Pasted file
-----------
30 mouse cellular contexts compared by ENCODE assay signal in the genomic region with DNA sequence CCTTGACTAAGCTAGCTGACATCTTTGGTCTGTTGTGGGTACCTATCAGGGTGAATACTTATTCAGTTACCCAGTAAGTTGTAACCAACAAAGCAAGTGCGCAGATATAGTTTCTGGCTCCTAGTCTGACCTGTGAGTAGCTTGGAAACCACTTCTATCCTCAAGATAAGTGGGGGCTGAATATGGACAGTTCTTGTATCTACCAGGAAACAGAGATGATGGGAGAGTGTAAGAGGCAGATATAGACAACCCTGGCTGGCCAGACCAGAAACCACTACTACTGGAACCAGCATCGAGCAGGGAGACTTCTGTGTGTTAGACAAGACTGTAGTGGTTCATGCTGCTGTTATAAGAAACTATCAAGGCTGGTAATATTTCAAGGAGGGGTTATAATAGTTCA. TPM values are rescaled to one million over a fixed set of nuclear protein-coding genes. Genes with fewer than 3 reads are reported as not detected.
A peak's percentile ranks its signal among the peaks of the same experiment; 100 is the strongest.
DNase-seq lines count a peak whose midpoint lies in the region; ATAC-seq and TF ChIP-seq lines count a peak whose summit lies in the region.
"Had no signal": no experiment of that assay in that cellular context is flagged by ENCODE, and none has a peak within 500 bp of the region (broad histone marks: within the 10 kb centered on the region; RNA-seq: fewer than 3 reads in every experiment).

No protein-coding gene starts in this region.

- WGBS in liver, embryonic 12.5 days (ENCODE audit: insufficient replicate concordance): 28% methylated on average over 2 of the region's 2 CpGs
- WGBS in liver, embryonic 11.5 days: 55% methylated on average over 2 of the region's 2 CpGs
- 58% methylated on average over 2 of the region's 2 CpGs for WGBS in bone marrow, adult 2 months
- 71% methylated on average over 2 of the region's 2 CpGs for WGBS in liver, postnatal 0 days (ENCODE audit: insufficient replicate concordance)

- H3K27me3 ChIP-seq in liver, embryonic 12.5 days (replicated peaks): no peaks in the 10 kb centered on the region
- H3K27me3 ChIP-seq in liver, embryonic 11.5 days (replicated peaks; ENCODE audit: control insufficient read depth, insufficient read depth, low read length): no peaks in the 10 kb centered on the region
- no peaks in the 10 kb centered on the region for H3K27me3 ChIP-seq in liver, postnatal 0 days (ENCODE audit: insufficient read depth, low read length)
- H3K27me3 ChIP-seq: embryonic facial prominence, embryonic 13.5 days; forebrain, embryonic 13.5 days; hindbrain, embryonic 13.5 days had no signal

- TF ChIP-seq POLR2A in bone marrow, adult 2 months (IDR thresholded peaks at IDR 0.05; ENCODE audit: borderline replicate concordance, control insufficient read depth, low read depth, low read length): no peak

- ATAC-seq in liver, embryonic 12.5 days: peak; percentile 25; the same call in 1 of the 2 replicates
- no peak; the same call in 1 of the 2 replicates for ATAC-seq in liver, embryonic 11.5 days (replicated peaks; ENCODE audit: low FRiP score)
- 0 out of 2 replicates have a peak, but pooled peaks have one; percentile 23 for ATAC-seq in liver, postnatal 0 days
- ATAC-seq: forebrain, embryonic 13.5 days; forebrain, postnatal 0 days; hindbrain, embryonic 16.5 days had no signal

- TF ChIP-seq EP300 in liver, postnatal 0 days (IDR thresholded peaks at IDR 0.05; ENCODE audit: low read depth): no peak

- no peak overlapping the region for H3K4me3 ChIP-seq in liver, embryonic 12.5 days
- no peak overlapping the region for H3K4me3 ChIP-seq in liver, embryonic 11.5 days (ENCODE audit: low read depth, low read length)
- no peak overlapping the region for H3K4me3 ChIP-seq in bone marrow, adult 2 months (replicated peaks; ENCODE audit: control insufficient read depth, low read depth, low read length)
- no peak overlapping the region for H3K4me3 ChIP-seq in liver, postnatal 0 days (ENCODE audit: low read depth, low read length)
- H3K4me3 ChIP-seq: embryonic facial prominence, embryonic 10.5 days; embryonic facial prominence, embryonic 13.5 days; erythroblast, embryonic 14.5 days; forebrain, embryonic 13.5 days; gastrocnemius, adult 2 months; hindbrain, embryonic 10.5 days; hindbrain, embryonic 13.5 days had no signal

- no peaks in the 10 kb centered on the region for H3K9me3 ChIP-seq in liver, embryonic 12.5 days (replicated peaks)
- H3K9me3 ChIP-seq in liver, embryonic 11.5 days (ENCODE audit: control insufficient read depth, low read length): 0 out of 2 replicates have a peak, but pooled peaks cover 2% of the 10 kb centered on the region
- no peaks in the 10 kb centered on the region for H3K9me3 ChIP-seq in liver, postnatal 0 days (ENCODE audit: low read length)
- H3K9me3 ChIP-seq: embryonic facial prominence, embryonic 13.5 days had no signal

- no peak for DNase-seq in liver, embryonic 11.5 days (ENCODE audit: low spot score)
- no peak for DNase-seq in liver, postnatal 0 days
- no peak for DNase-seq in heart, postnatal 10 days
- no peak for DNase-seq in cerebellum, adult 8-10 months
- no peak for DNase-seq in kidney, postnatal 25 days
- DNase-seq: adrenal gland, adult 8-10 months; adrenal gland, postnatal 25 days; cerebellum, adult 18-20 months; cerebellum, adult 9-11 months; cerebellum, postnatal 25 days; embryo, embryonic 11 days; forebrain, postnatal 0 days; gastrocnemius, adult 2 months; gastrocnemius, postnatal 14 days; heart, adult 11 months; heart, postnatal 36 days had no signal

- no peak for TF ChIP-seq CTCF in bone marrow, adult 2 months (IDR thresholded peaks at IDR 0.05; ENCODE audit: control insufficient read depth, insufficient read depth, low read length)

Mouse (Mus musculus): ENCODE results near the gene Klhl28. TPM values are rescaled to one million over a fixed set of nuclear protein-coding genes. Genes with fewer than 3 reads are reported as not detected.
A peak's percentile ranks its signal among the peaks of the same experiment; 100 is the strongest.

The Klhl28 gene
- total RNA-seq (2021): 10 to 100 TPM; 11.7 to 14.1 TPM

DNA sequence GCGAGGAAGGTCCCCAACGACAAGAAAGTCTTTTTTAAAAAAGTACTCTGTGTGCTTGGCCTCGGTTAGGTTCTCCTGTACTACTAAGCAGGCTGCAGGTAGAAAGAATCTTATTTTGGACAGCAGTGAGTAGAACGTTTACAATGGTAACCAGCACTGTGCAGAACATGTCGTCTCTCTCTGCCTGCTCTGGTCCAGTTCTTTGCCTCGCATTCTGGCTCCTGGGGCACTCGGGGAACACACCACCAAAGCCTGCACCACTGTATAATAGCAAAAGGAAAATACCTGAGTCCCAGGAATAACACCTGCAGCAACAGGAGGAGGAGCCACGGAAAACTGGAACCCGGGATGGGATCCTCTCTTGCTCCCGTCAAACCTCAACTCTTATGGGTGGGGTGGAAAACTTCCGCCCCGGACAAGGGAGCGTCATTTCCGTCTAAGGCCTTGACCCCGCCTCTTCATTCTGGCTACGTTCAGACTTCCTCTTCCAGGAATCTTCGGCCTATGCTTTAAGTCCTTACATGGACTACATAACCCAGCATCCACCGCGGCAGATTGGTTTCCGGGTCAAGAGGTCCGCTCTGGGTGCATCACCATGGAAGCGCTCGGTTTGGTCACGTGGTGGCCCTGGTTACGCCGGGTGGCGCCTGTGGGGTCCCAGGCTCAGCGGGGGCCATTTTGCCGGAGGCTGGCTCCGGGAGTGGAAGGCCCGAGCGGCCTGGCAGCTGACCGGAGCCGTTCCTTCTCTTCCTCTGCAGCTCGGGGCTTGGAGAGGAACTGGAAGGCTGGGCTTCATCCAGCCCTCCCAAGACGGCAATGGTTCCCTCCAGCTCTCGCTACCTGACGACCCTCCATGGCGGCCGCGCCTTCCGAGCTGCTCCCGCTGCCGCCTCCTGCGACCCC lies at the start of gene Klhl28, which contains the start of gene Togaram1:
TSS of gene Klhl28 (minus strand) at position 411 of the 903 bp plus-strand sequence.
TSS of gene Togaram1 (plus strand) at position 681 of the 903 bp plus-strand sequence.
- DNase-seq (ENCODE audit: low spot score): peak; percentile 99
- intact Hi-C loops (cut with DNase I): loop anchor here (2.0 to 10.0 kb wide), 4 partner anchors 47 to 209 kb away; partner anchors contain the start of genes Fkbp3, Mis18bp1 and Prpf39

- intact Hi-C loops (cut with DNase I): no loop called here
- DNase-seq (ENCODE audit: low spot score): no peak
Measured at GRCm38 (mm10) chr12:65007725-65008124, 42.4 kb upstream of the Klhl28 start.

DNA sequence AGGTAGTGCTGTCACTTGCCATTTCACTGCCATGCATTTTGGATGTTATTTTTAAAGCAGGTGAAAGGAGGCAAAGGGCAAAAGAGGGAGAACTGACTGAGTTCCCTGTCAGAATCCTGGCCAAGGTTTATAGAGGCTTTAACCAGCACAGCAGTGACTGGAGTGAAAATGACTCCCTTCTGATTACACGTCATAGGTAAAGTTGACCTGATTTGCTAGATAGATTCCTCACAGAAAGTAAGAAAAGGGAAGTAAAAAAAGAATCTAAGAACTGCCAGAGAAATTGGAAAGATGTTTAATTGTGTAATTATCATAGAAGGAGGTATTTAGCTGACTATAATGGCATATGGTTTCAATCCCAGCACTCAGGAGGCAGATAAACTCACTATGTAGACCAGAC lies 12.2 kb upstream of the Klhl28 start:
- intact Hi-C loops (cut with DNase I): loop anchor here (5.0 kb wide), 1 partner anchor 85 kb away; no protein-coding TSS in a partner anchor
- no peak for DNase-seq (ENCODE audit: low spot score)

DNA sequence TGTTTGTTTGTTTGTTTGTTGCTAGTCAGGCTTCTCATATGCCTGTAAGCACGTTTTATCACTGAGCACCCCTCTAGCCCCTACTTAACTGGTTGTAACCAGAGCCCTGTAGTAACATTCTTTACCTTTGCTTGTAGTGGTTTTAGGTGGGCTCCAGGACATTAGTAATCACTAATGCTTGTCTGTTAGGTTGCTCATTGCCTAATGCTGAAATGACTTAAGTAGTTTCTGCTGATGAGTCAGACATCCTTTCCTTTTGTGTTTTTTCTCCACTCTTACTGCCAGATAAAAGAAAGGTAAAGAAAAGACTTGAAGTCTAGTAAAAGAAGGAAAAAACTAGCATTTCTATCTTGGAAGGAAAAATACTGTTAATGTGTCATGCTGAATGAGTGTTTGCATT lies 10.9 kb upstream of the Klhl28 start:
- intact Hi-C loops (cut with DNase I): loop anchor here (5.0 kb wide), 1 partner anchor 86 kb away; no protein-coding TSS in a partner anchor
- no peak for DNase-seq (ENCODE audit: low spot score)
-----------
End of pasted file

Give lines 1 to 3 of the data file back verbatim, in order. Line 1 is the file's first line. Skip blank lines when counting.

30 mouse cellular contexts compared by ENCODE assay signal in the genomic region with DNA sequence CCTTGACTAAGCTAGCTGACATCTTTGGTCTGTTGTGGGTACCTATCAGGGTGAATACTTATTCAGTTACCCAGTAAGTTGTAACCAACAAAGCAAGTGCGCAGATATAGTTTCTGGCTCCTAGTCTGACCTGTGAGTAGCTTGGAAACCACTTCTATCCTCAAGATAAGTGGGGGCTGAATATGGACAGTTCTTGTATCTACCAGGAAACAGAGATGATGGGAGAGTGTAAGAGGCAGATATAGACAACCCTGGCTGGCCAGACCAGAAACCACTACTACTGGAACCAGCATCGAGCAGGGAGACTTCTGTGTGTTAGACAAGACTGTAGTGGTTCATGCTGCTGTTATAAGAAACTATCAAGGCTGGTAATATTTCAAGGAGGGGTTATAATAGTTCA. TPM values are rescaled to one million over a fixed set of nuclear protein-coding genes. Genes with fewer than 3 reads are reported as not detected.
A peak's percentile ranks its signal among the peaks of the same experiment; 100 is the strongest.
DNase-seq lines count a peak whose midpoint lies in the region; ATAC-seq and TF ChIP-seq lines count a peak whose summit lies in the region.